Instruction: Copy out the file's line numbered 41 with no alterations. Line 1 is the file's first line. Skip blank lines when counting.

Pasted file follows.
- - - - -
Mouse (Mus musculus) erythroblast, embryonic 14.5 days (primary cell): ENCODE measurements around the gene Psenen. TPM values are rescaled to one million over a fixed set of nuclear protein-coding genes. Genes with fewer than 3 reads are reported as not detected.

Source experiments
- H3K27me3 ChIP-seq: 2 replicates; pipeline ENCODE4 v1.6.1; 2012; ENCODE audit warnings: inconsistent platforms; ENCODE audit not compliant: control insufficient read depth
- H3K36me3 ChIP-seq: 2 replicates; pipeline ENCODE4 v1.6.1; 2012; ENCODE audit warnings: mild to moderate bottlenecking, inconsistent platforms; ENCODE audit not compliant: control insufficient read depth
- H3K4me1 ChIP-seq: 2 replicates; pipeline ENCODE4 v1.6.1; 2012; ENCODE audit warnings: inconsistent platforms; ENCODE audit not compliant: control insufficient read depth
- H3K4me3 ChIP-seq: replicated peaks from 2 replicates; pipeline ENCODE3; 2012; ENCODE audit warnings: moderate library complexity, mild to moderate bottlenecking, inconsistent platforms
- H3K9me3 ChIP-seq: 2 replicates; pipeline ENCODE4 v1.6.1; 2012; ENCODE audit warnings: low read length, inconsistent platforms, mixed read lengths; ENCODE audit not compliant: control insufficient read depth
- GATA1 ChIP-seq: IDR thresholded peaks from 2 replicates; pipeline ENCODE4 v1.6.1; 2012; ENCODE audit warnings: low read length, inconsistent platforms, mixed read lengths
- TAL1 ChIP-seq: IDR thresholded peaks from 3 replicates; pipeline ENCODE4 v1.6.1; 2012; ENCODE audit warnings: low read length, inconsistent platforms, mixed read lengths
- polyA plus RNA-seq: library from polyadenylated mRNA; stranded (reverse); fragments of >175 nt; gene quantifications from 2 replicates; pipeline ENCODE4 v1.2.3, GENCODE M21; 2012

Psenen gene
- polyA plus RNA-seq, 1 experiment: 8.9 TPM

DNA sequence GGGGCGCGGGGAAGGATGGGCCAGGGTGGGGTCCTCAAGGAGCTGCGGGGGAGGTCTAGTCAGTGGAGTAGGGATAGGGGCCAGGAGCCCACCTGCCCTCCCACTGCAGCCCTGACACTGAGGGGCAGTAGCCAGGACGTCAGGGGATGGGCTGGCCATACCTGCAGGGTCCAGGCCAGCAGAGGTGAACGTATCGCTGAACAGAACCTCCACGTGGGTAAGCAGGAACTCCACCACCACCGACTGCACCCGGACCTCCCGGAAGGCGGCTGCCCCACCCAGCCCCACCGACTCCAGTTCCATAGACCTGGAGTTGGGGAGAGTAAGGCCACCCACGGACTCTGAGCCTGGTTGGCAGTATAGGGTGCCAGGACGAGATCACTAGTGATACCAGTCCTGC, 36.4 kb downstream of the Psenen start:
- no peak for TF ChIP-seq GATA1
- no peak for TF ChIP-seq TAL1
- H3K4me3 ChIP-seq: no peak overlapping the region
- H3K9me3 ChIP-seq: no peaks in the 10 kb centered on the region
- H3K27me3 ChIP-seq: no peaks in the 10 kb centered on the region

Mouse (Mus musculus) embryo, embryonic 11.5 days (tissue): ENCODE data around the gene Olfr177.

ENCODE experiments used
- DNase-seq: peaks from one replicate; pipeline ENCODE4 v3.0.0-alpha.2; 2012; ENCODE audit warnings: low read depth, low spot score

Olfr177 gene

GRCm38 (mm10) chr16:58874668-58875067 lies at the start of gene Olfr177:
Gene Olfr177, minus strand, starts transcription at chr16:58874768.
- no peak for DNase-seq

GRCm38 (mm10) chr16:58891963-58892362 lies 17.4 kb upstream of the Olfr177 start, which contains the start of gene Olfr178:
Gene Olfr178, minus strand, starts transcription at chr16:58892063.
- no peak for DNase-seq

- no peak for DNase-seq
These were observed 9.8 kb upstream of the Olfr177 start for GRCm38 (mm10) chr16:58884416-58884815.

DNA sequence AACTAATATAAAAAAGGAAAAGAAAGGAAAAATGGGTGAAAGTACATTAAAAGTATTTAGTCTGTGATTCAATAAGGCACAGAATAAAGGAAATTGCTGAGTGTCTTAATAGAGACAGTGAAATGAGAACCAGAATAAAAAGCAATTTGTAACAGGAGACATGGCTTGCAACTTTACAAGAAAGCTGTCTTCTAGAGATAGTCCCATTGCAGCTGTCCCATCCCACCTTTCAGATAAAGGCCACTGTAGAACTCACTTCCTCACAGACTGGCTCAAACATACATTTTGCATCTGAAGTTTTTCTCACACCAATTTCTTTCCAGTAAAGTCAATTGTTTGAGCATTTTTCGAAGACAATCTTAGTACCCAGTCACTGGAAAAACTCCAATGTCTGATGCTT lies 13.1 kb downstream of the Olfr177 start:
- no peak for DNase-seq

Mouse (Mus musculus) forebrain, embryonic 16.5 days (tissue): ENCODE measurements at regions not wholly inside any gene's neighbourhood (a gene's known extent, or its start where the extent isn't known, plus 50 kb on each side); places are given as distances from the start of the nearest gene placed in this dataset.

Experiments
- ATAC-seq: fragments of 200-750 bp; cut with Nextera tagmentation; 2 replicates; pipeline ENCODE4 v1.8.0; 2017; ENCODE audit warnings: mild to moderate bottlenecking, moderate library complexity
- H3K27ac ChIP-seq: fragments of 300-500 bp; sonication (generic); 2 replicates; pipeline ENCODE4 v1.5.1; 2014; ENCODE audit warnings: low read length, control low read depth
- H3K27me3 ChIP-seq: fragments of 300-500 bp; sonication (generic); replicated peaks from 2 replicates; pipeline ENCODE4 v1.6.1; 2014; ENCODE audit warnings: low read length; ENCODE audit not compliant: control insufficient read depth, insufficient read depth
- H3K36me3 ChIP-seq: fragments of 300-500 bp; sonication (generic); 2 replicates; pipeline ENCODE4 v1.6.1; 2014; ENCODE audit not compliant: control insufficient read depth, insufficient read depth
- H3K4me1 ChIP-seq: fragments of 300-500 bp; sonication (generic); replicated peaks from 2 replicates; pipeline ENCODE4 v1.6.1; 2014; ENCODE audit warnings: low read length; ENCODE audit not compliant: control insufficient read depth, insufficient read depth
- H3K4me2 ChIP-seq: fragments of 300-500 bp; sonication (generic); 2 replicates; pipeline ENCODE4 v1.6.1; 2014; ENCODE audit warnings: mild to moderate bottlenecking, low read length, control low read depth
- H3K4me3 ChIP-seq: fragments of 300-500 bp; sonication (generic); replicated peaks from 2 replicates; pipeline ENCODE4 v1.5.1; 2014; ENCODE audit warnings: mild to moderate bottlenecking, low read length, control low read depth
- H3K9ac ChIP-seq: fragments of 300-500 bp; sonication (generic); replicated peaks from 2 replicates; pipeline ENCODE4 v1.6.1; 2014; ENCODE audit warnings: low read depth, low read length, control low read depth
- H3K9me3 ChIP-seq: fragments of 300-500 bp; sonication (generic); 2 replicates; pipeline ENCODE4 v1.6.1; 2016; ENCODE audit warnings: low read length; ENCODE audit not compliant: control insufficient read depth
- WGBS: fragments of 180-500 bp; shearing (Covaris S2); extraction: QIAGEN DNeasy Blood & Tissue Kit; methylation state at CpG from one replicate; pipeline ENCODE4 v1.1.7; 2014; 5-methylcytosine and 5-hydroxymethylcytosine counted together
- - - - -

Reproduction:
- H3K4me3 ChIP-seq: fragments of 300-500 bp; sonication (generic); replicated peaks from 2 replicates; pipeline ENCODE4 v1.5.1; 2014; ENCODE audit warnings: mild to moderate bottlenecking, low read length, control low read depth